Four O'Clocks - Mirabilis Jalapa
Mirabilis jalapa, Four O'Clocks or Marvel of Peru are an undemanding, highly floriferous plant, useful for filling less prominent gaps between taller plants. The flowers are said to open after 4pm but shade is more of a deciding factor than time of day (the flowers open when in the sun is off them but are not specifically shade plants). The flowers are said to be particularly fragrant but unless you stick your nose right up close this attribute may well pass you by.
Four O'Clocks have short lived flowers but the flowers are produced in abundance. There is a definite beginning, middle and end to their flowering cycle, (popcorn style) with the end coming just a bit too soon. In those rare hot summers of yesteryear (Mid 00's) the peak flowering period can be over as soon as late July. Once the plants have produced seeds in sufficient quantities they feel their work is done for the year and begin to fade as plants, adopting a perennial lifestyle.
Growing Four O'Clocks
Plants are easily raised from large black seeds. Germination rates are very high so Mirabilis jalapa seeds can be planted individually in cells. Once they have grown big enough to handle they can be transferred to individual 3" pots until it is time to plant out in the garden. They can be sown directly in the border but that is probably something to leave until year two when you will have buckets full of seeds at your disposal.
Four O'Clocks are not particularly self supporting so unless you are a fan of the 'flopped over' look it is a good idea to stake your plants. Staking lots of small plants is a bore so it is best to provide them with some sort of frame work they can grow up through. (An example is provided further down the page)
First year plants will grow to around 2 foot (60cm) or slightly more, plants in their second year will double that. Plants grown to the front of a grouping will remain shorter, taller plants peering over from the rear.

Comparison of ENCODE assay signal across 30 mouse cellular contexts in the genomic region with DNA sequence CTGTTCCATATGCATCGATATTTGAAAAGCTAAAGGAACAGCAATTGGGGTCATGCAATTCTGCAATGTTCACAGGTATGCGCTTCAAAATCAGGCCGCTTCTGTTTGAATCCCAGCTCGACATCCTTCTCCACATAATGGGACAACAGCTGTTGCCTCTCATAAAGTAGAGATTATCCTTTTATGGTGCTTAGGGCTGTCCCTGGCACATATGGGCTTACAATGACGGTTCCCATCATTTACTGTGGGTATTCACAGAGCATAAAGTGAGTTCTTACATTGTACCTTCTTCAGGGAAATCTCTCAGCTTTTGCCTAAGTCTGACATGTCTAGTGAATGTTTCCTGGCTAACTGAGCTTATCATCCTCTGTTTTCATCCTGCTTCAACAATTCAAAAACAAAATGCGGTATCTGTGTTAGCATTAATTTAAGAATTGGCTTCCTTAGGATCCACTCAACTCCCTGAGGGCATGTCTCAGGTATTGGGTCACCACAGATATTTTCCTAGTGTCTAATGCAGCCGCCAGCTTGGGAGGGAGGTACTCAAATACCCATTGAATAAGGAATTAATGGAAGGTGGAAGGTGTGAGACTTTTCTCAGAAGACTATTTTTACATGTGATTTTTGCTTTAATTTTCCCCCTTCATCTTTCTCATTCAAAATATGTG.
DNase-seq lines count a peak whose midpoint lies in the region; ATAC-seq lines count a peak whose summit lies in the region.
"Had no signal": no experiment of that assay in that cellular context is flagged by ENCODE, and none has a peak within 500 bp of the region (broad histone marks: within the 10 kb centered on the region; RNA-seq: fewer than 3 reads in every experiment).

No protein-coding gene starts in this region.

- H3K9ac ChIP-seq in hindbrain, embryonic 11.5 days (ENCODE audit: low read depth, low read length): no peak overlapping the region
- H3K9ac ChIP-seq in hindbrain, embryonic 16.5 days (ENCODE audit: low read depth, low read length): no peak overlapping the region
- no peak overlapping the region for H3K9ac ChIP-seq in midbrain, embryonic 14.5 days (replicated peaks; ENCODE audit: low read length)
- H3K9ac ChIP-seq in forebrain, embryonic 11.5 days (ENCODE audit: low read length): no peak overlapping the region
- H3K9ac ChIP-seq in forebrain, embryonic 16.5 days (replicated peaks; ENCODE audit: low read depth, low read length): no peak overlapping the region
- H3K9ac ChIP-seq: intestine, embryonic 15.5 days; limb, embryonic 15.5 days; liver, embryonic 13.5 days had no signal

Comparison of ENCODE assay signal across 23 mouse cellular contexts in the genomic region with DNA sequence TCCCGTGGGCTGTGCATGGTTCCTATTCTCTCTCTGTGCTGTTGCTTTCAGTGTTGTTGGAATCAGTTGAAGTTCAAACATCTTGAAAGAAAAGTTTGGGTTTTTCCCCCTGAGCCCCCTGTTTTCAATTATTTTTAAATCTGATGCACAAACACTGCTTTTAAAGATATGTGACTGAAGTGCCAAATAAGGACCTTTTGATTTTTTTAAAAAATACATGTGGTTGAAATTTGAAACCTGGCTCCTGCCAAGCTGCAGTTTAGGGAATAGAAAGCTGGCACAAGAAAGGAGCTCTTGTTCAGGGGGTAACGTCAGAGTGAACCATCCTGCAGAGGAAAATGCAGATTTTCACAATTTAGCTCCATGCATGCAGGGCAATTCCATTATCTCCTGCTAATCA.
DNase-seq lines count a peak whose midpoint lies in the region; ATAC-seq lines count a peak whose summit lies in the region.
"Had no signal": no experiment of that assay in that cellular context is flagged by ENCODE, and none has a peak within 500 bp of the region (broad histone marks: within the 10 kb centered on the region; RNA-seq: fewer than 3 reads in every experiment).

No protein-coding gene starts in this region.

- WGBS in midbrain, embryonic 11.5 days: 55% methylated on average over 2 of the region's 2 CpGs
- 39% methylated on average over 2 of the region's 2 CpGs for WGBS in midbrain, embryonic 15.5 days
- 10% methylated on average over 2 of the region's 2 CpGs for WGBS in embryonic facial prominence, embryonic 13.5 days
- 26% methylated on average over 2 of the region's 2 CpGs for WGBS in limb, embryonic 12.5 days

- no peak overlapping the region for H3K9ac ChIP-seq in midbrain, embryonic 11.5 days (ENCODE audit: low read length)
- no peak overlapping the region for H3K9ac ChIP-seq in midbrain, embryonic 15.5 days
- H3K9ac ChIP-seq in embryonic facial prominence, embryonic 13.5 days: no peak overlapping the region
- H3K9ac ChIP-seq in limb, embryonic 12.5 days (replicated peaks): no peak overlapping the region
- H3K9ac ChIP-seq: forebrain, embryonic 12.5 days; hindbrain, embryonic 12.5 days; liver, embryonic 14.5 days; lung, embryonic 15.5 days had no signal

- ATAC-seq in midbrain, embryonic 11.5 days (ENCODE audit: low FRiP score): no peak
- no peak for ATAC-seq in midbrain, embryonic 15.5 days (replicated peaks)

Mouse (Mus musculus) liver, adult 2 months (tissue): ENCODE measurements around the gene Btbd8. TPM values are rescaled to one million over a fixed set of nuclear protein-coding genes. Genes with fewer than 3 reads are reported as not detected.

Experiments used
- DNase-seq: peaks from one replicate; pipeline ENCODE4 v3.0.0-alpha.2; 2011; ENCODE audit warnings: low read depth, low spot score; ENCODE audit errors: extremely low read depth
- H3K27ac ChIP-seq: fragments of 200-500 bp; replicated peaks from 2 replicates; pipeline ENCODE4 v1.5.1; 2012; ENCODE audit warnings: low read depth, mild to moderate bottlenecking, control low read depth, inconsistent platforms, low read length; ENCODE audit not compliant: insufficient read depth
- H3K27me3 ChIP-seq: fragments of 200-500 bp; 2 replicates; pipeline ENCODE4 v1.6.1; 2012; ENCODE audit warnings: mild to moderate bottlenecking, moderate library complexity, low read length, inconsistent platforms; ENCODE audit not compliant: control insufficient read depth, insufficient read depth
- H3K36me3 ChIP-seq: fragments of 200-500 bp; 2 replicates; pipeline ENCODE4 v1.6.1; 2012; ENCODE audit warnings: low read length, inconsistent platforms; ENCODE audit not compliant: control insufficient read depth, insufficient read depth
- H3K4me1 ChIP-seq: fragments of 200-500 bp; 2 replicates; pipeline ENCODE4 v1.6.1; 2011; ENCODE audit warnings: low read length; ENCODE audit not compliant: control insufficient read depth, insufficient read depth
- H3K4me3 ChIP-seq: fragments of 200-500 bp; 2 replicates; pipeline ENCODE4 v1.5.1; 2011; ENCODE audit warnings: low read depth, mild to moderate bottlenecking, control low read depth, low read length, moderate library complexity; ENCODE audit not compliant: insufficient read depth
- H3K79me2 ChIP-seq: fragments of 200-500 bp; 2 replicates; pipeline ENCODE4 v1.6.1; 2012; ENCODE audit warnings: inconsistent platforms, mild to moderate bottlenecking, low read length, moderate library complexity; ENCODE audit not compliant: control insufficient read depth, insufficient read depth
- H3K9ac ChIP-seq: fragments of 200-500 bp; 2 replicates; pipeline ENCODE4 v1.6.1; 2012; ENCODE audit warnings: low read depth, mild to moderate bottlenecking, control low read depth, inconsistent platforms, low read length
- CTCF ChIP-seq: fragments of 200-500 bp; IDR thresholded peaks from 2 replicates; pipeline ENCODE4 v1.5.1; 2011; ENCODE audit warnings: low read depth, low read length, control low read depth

This picture (21/July) shows Mirabilis jalapa plants growing in a mixed tropical border. The groups are to the left of the banana pseudos and in between the two batches of purple Amaranthus. Already the Mirabilis are showing signs of 'going over' (coming to the end of their flowering cycle) with a good eight weeks growing still to go.
The following year at almost the same date (24/July), self sown seed of the two batches of Four O'Clocks had been allowed free reign.
To the extreme right of the picture the tall green plants are Mirabilis jalapa that have regrown from tubers developed the previous year. The plants grow much taller much faster from a tuber. In the front of the border to the right of the Alpinia zerumbet 'variegata' there is a gap filled with some emergency off the shelf bedding. Previously there had been a community of self-seeded Four O'Clocks that got way ahead of the rest of the border and had to be removed on aesthetic grounds. Once the flowers are over the plants are not much to look at.
Four o'clock tubers
The picture to the left shows a one season old tuber of a Mirabilis jalapa plant. Four O'Clocks tubers are hard to spot in the soil as they cunningly disguise themselves as mud. The picture to the right shows an emerging shoot from an underground tuber. Although these shoots appear a bit later than self sown seedlings, the growth rate is rapid and soon overtake any seedlings.
Literature suggests that in warmer climates these tubers can become quite large and hard to dislodge form the ground. This has never been an issue in this UK garden. The amount of seedlings that go on to produce plants that re-grow in their second year is very small.
Self seeded Four O'Clocks
After flowering the plants produce tons of seed. Each flower responsible for one black seed. These Mirabilis seeds can be gathered for next year or simply allowed to fall to the ground to produce countless seedlings in the spring.
The following spring, clumps of Mirabilis seedlings appear and like the apple, do not fall far from the tree. Typically there are far too many in one spot and not enough in an other.
This is easily remedied by digging up the seedlings and spacing them out.
The same Four O'Clock self sown seedlings, spaced out and watered in.
A coarse frame work was constructed using short link stakes. Initially this is quite ugly but the plants soon grow to cover them up. Staking of any plant is always easiest before they have fallen over.
(BTW, The Victorians used specially made metal grills on legs which were placed over emerging delphiniums to keep them up right).
13th of May.
22nd of June.
Five weeks later the majority of stakes have been hidden by the Four O'Clocks foliage.
5th of August
In conclusion, Four O'Clocks have nice flowers but some thought needs to go into where they will be grown in the border. A great swath of the plants may look spectacular when in flower but look uninspiring once the flowers have finished.